Pipes and Your Water

Irvine Ranch Water District provides drinking water to more than 400,000 customers over a territory that spans 181 square miles. Our water delivery system is designed to provide the appropriate water pressure and disinfection to maintain water quality and flow under a variety of conditions.

This may create variations in water pressure and treatment, depending on a home's location.

About the Water Pressure in Your Home+

Water pressure is the force behind the flow of water coming from your tap.

What determines that force is a combination of mostly gravitational factors including: how much water is moving through your pipes, the elevation of your home and water source, the distance the water traveled to get to your tap, and how much water is being used at any given time in your neighborhood.

With so many dynamics at play — coupled with the unique circumstances of each home’s plumbing and fixtures — water pressure can vary from property to property, even from hour to hour.

IRWD’s service area covers many different land uses and elevations. Because of these variable conditions, the District’s water system is designed to provide the right water pressure to meet the needs of customers in any given area.

Low Pressure

If the water pressure at your home seems low, that could have several causes, including:

Debris or mineral buildup in your home’s pipes, faucets and aerators.

Smaller plumbing pipes inside your home, which limit the volume of water traveling to the tap.

Plumbing leaks.

Living where water has to travel a long distance or struggle against elevation gains to get to your home.

Malfunctioning water softeners, water heaters or pressure regulator valves.

High demand periods, which cause pressure losses in the system.

High Pressure

High pressure at your home can sometimes lead to water waste and may cause damage over time to pipes, appliances and fixtures from undue wear. This could be the result of:

Living in a lower-lying area where the gravitational force of water flow is higher.

Living in an older home without a pressure regulator valve, where one might be needed.

What is a PRV?

Pressure regulator valves have been a standard part of new home construction since the 2000s, and are now required by the Universal Plumbing Code when the water pressure to a new development exceeds 80 pounds per square inch (psi).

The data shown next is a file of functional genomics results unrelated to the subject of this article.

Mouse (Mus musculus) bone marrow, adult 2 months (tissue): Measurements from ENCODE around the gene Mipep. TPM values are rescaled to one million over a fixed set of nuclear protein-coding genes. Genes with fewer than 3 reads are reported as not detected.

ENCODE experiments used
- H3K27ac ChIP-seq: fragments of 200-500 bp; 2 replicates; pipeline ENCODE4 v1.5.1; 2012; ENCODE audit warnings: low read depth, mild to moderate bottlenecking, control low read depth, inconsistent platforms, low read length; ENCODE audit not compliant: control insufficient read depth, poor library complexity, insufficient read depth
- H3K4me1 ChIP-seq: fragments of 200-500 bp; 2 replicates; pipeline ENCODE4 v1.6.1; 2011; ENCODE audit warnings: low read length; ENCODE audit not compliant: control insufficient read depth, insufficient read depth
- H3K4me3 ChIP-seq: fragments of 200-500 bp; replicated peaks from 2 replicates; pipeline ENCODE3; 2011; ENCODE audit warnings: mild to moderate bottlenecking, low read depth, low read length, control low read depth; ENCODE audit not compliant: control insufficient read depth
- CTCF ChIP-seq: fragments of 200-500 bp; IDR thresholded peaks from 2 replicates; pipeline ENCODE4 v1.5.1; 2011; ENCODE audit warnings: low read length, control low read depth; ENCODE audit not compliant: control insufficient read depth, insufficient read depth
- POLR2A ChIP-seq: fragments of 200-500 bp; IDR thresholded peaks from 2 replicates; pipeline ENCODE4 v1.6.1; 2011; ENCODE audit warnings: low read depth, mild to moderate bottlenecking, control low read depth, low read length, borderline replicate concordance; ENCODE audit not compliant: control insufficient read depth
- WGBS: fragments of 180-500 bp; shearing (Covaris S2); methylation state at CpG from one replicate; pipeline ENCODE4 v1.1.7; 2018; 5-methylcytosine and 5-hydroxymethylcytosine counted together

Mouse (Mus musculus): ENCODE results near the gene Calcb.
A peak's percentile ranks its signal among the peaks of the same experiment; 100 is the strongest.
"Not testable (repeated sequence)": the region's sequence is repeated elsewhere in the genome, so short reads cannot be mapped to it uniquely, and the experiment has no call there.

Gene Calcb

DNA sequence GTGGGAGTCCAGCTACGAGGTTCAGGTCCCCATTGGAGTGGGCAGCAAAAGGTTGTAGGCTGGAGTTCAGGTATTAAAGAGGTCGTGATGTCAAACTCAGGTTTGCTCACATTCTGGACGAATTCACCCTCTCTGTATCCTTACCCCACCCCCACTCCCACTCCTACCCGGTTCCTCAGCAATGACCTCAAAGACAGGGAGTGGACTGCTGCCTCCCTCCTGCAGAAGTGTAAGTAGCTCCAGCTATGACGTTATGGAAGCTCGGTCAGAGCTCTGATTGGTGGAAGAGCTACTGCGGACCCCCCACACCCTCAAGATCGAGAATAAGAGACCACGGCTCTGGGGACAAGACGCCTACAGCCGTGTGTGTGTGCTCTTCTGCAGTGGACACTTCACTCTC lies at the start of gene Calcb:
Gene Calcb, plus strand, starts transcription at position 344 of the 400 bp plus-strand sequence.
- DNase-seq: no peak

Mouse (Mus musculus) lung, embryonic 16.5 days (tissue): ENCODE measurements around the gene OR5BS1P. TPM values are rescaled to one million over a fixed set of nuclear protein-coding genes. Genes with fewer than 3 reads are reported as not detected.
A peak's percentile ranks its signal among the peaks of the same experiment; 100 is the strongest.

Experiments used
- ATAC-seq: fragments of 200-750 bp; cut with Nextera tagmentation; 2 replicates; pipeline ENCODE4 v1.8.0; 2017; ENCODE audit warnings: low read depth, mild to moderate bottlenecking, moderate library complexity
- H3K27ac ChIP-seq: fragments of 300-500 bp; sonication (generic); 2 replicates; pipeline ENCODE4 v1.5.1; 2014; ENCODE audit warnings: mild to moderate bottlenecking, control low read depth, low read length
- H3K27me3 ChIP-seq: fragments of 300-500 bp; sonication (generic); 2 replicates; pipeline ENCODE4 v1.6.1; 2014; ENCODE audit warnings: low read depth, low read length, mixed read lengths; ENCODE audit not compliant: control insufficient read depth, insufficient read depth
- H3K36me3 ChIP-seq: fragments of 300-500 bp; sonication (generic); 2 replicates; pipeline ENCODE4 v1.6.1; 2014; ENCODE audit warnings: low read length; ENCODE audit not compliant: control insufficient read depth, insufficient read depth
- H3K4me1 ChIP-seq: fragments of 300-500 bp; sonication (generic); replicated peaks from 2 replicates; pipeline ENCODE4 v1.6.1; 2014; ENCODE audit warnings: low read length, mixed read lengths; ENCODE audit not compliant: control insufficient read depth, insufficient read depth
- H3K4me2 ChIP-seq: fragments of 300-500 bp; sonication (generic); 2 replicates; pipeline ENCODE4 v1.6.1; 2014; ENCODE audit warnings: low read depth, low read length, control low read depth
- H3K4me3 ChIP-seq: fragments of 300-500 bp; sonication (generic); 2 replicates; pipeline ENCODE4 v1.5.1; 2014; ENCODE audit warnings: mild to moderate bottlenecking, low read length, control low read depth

If you think you have a problem with your home’s water pressure, you may want to check with a licensed plumber to identify the cause and discuss solutions.

Water Disinfection and Chloramines+

As a customer of the Irvine Ranch Water District, you may have received information regarding copper pitting or “pinhole leaks” in residential plumbing systems. As your water provider, one of IRWD’s most important jobs is to ensure that the water we deliver to our residents and customers is safe to drink and meets Federal and State water quality standards. IRWD has its own state-certified testing program to ensure that the water delivered to your home meets these standards.

IRWD’s drinking water is a blend of groundwater from the Orange County Groundwater Basin and surface water imported by the Metropolitan Water District of Southern California (MWD) that has undergone rigorous treatment and water quality testing. This water is disinfected with chloramines to ensure it remains safe to drink. According to the U.S. Environmental Protection Agency: “Chloramines have been used by water utilities for almost 90 years, and their use is closely regulated. More than one in five Americans uses drinking water treated with chloramines. Water that contains chloramines and meets the United States Environmental Protection Agency (EPA) regulatory standards is safe to use for drinking, cooking, bathing and other household uses.”

The EPA sets federal standards for water quality, including a Federal Lead and Copper Rule. Additionally, the California Department of Public Health (DPH) enforces State water quality standards, which in many cases are even more restrictive than the Federal standards. DPH has approved specific test sites for IRWD to monitor water quality and regularly perform testing with protocols and schedules prescribed by DPH. These tests confirm that IRWD water is in full compliance with these standards.

IRWD water transmission facilities conform to all requirements of the American Water Works Association, which has for more than 100 years developed standard requirements for materials, equipment, and practices used in water treatment and supply. IRWD also follows the Standard Plans for Public Works Construction (the “Greenbook”) developed under the oversight of Public Works Standards, Inc. State Uniform Building Codes govern all private structural, mechanical, electrical, and plumbing systems constructed in California. Cities and counties are required by state law to enforce these standards in issuing all private building and occupancy permits.

Industry studies and court cases on copper pitting and chloramines are voluminous and document many causes for copper pitting regardless of water chemistry, including: improper installation (including flux, solder, dissimilar pipe material, and dissimilar pipe sizes), faulty electrical grounding, defective manufacturing, general pipe quality, improper pipe flushing at installation, galvanic corrosion from contact between dissimilar metals, movement and shifting of building, pipe buried or in contact with concrete, electrolysis (moisture and acidic soil), and sediments from hot water heaters. IRWD is not aware of any established relationship between our water disinfection and treatment process and pinhole leaks

To view the IRWD Water Quality Report and learn more about the Lead and Copper Rule, please visit this page.